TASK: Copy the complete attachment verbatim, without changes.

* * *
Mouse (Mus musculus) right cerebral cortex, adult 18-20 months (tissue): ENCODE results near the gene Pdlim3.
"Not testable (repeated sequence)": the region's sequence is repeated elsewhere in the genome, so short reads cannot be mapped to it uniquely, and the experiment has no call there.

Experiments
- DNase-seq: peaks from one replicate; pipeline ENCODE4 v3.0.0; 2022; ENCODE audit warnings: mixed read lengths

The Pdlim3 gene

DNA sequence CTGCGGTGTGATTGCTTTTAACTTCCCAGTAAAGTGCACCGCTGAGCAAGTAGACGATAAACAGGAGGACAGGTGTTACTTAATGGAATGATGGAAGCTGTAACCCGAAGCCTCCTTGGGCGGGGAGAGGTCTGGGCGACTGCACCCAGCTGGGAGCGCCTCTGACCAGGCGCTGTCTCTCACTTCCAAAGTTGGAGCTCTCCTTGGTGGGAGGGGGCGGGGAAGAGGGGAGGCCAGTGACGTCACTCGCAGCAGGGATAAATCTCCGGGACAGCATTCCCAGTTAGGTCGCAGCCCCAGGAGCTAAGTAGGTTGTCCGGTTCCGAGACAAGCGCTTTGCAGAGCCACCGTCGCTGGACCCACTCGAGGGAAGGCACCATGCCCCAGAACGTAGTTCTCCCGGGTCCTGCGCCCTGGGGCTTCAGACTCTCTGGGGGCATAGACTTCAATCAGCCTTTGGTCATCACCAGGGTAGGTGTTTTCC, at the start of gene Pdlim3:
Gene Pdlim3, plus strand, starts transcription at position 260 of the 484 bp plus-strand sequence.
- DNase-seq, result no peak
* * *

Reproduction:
Mouse (Mus musculus) right cerebral cortex, adult 18-20 months (tissue): ENCODE results near the gene Pdlim3.
"Not testable (repeated sequence)": the region's sequence is repeated elsewhere in the genome, so short reads cannot be mapped to it uniquely, and the experiment has no call there.

Experiments
- DNase-seq: peaks from one replicate; pipeline ENCODE4 v3.0.0; 2022; ENCODE audit warnings: mixed read lengths

The Pdlim3 gene

DNA sequence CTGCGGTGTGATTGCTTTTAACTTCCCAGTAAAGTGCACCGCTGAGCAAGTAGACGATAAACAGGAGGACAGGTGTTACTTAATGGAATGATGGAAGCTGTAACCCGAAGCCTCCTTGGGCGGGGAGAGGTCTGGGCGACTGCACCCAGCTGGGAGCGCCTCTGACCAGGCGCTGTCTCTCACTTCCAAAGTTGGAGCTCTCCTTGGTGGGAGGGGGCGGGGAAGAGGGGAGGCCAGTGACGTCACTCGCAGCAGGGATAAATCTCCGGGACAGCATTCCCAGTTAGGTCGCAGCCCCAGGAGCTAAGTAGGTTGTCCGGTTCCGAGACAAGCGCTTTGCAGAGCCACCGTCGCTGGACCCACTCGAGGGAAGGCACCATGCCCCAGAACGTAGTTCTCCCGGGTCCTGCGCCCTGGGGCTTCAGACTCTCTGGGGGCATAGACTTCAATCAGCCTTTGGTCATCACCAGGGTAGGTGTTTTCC, at the start of gene Pdlim3:
Gene Pdlim3, plus strand, starts transcription at position 260 of the 484 bp plus-strand sequence.
- DNase-seq, result no peak